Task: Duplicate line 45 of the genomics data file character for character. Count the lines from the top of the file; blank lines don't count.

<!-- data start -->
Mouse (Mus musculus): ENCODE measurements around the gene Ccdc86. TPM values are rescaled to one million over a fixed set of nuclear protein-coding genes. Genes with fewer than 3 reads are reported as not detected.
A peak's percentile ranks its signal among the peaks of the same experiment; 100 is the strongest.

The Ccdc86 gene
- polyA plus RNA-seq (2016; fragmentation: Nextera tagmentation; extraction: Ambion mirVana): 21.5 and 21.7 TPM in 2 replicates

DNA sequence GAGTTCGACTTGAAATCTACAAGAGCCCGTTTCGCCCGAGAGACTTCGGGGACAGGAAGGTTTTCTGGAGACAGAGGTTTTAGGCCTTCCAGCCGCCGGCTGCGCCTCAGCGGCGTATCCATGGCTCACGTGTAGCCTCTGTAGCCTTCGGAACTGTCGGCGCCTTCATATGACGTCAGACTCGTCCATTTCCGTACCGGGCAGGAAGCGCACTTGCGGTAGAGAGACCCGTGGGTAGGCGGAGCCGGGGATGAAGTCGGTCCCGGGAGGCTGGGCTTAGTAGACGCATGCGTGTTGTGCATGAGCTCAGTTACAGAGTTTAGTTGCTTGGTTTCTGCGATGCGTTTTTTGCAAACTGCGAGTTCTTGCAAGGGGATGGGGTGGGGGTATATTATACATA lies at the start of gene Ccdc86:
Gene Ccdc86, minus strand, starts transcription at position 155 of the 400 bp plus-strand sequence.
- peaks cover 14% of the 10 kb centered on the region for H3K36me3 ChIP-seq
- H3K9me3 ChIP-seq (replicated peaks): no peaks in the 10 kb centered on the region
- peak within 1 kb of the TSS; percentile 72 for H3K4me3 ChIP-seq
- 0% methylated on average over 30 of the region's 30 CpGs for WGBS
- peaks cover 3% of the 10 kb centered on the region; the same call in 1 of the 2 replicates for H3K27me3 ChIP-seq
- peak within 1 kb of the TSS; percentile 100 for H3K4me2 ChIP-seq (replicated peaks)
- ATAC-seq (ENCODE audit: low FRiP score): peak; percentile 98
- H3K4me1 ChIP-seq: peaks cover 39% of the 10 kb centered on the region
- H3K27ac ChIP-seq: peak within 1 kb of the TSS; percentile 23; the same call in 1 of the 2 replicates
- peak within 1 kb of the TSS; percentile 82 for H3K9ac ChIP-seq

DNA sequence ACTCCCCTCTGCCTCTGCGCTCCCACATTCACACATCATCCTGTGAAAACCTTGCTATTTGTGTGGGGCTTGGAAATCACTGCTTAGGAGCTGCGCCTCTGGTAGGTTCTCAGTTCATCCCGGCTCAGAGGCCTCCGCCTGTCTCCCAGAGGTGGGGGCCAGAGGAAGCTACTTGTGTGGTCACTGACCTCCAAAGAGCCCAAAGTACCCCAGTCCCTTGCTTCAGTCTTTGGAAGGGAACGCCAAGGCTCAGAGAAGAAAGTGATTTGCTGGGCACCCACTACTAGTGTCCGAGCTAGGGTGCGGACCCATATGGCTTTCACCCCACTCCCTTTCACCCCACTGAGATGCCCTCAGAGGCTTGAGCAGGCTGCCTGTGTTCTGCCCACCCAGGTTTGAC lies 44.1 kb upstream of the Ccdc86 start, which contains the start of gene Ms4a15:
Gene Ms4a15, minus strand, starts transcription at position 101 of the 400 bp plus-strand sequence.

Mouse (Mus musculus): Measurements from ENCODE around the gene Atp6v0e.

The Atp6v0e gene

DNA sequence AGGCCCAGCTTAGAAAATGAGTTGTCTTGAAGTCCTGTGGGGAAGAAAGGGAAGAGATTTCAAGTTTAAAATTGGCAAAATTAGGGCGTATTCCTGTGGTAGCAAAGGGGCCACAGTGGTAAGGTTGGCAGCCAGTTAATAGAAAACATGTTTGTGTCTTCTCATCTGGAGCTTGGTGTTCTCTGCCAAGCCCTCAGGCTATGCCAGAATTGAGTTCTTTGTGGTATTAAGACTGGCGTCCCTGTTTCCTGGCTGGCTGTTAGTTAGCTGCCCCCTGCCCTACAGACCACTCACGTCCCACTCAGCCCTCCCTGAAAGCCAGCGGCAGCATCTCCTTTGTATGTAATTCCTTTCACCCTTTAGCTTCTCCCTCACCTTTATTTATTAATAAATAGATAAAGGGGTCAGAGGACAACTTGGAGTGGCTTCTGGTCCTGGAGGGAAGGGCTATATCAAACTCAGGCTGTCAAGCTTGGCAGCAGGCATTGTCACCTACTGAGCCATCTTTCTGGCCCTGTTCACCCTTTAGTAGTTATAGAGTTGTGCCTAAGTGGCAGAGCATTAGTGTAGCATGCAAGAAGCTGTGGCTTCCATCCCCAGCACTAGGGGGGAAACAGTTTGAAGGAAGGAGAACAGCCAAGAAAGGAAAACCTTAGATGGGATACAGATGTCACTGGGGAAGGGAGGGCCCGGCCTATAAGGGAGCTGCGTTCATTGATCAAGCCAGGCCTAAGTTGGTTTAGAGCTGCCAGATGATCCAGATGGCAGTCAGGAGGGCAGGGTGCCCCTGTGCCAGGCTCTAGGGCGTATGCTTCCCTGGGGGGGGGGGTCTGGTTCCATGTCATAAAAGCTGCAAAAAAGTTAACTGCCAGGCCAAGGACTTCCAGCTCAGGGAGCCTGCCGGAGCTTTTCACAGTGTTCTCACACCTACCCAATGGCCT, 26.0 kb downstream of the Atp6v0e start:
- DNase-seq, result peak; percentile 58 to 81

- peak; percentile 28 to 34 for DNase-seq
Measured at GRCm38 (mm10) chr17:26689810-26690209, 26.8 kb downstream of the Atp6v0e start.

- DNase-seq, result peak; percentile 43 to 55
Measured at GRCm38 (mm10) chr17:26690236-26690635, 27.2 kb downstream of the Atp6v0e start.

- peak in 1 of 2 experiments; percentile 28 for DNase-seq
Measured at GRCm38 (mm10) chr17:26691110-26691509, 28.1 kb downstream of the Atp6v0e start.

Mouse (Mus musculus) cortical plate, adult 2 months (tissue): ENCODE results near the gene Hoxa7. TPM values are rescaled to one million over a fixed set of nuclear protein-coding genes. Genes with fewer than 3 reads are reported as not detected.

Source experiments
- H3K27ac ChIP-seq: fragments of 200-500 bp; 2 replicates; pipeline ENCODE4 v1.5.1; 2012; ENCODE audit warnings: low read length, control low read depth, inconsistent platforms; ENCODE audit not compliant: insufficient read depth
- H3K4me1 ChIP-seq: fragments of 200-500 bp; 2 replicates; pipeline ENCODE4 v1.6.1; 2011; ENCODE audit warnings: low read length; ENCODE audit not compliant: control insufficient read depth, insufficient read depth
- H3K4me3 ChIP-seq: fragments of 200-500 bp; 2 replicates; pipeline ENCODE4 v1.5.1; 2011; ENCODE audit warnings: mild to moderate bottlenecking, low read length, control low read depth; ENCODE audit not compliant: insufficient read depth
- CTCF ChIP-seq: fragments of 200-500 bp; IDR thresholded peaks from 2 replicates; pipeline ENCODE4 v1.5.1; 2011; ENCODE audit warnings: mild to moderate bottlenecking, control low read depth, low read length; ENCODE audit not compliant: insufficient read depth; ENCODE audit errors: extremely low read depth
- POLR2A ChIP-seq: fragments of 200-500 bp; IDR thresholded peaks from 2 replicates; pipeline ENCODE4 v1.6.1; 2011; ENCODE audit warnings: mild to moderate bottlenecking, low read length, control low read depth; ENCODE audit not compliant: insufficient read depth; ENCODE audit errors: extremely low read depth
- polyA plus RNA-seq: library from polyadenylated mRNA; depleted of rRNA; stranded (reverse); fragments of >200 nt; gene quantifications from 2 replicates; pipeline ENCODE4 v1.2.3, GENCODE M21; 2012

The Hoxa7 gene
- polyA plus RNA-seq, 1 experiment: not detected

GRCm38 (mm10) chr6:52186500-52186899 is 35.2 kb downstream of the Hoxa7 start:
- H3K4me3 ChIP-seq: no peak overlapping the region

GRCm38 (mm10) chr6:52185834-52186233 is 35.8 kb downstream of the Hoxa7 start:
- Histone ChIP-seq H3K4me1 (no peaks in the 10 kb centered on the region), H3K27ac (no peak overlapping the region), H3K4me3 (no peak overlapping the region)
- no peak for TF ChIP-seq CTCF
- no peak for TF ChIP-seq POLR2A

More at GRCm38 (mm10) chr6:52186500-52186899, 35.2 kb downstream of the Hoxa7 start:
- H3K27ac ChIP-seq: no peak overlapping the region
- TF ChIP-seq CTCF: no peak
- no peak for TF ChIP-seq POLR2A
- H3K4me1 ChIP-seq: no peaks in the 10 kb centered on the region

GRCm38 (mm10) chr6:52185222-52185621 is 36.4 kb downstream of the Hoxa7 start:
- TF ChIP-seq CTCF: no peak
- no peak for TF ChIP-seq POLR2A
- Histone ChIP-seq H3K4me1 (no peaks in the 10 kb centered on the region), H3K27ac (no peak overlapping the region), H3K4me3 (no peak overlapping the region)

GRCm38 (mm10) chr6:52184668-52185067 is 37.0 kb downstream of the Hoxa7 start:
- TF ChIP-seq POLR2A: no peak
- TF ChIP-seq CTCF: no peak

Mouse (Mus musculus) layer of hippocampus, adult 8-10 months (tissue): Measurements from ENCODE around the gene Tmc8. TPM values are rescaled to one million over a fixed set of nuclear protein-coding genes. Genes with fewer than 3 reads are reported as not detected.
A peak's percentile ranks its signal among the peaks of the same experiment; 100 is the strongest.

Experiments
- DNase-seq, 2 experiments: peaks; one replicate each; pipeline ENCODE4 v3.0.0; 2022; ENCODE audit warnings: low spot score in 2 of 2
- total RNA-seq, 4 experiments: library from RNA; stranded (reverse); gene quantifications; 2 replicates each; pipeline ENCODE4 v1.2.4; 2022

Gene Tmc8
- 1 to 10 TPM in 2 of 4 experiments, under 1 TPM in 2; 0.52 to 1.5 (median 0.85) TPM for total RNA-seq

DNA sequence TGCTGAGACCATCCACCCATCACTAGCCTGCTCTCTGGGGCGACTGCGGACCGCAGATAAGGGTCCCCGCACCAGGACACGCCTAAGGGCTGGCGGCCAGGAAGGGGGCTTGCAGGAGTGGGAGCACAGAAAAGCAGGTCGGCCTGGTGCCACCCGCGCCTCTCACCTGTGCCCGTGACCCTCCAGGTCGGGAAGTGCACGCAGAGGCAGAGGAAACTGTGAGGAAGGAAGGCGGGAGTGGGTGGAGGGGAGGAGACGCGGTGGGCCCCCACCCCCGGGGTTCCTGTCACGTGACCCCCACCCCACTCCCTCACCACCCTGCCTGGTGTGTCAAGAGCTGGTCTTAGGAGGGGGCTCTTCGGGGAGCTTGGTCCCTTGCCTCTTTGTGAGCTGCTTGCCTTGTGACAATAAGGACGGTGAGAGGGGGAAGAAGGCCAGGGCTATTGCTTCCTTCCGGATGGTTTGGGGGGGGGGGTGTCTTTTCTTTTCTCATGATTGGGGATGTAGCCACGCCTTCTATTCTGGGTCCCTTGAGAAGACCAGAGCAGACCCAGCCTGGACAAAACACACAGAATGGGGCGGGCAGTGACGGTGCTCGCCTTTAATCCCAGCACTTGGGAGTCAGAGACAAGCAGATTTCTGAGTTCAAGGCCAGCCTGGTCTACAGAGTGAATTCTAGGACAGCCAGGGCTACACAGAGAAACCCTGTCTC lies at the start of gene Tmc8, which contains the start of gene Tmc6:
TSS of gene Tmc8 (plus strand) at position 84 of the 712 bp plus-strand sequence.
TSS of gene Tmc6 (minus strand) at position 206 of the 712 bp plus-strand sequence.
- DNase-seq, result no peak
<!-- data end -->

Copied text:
More at GRCm38 (mm10) chr6:52186500-52186899, 35.2 kb downstream of the Hoxa7 start: